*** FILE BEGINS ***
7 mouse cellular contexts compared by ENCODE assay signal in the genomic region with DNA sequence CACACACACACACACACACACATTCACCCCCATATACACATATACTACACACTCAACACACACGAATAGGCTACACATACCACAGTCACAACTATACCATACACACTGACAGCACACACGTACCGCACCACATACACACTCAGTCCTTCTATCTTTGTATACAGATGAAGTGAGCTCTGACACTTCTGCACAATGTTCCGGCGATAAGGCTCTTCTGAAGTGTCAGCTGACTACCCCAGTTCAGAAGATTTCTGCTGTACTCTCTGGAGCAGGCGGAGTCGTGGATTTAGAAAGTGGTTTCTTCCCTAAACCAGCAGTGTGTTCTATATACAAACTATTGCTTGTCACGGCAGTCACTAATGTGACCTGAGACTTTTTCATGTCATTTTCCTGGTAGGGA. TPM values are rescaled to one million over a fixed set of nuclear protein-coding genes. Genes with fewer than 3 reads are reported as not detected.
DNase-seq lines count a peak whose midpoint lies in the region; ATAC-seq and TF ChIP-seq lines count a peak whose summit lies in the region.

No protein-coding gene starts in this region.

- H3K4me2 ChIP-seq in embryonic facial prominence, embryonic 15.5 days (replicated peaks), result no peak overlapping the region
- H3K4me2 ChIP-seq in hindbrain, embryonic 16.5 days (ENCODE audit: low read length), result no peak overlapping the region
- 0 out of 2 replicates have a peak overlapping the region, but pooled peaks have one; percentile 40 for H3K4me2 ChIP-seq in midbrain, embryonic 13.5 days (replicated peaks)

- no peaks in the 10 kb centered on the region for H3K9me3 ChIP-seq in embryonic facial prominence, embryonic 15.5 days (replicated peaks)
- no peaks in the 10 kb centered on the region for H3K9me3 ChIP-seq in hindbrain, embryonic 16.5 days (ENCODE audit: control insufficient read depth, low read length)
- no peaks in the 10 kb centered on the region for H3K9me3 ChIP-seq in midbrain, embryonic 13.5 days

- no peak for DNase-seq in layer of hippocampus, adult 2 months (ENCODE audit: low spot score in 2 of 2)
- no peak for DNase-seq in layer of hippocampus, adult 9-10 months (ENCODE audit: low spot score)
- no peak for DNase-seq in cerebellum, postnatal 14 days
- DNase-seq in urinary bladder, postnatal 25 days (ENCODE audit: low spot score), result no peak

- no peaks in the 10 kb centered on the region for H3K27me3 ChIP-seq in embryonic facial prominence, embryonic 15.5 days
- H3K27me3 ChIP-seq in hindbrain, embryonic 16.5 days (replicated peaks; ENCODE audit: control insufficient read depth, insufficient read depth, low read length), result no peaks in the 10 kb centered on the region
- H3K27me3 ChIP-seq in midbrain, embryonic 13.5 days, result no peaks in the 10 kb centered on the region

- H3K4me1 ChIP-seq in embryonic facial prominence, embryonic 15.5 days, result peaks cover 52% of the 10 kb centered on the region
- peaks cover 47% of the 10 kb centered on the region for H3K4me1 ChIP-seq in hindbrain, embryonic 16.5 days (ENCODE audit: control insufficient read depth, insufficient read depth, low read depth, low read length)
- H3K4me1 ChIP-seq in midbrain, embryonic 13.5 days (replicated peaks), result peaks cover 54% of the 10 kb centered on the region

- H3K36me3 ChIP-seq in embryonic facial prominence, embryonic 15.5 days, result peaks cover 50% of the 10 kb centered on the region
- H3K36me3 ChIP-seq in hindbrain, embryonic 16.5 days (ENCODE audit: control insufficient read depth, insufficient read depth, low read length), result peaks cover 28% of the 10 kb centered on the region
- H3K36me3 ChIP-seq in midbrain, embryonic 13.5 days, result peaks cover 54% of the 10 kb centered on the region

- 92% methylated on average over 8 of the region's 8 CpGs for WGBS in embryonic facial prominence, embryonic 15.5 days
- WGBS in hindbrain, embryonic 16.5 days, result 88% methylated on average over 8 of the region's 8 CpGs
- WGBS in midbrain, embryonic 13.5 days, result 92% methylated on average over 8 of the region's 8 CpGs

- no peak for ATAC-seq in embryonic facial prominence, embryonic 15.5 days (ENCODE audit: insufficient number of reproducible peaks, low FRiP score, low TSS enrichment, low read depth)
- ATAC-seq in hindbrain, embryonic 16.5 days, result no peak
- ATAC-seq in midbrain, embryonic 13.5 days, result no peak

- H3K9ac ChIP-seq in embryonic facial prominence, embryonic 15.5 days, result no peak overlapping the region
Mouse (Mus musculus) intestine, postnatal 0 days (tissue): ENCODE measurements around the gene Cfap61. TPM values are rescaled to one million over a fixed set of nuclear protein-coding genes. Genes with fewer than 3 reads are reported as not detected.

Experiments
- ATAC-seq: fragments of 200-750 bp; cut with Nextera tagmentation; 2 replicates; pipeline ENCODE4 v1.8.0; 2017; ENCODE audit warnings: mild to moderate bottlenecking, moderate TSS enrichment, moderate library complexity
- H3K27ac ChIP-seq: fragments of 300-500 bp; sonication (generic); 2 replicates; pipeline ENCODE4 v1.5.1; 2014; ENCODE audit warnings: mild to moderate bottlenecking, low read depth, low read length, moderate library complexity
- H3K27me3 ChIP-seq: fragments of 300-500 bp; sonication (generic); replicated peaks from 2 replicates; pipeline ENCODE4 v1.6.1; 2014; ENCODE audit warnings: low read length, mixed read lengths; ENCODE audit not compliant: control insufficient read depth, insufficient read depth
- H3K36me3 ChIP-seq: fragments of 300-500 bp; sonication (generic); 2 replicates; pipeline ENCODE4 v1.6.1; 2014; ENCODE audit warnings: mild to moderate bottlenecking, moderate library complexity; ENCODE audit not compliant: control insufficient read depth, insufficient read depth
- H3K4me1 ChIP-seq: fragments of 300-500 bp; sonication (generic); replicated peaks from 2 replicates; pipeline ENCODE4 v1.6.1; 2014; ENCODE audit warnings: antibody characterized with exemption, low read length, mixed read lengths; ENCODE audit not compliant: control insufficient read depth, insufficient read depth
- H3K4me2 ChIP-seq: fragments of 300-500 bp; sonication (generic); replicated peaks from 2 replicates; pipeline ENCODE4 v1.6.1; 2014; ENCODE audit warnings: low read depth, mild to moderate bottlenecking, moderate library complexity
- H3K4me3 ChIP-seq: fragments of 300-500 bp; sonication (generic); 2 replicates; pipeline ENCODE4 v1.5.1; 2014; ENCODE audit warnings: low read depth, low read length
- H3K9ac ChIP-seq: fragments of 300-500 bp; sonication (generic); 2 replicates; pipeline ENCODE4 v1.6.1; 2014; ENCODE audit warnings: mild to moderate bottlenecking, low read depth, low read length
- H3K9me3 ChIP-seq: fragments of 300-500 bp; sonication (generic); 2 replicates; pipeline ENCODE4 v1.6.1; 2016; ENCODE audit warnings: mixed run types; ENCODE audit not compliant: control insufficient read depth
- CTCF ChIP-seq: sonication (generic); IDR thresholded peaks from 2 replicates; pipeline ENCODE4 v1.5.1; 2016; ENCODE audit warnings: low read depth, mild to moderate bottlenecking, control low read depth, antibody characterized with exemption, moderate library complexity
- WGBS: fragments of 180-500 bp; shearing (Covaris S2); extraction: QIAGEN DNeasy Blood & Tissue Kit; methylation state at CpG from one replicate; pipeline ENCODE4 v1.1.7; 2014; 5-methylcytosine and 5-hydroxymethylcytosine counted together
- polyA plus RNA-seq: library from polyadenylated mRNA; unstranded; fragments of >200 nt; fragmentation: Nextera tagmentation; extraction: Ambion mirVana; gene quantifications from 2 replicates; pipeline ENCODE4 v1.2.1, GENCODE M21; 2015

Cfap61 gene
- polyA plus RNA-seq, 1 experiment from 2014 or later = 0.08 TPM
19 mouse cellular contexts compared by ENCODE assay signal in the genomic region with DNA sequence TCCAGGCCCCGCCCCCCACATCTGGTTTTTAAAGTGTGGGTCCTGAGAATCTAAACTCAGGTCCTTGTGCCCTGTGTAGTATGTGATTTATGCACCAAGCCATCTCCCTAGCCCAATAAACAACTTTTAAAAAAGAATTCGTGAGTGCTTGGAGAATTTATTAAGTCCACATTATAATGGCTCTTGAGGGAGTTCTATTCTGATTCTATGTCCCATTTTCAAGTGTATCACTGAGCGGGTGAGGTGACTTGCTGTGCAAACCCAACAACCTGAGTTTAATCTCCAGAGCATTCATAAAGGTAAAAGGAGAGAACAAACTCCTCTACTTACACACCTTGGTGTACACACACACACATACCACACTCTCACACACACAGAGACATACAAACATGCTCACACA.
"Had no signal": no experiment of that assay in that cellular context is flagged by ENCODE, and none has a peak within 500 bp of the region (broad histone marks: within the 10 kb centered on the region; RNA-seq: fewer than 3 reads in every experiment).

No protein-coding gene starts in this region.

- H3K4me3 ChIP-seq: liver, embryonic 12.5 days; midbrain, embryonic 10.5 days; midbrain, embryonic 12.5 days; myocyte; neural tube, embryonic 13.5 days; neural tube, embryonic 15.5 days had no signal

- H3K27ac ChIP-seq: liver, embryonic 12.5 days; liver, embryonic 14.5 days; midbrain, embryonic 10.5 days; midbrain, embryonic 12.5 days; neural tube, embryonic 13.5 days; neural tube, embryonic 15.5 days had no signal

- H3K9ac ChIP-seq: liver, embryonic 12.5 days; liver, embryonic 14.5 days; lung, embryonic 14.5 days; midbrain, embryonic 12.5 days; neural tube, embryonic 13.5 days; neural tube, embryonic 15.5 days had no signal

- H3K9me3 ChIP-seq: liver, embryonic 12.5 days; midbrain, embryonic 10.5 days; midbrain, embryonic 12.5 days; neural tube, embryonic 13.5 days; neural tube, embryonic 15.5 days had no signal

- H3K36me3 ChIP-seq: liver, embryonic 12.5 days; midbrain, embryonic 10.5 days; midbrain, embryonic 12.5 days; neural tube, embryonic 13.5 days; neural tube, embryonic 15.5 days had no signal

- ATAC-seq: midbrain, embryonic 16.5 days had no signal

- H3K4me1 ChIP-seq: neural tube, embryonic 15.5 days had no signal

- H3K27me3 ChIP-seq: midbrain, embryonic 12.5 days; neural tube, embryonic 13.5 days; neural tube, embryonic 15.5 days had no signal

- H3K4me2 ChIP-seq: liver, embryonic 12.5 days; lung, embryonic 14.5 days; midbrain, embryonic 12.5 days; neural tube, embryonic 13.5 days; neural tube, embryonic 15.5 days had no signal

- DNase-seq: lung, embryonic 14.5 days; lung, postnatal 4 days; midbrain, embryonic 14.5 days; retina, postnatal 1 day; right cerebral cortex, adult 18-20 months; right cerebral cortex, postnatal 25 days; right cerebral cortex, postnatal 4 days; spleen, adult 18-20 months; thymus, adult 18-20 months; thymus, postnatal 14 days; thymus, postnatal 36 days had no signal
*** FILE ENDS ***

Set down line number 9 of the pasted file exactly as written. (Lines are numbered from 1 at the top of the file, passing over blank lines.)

- no peaks in the 10 kb centered on the region for H3K9me3 ChIP-seq in midbrain, embryonic 13.5 days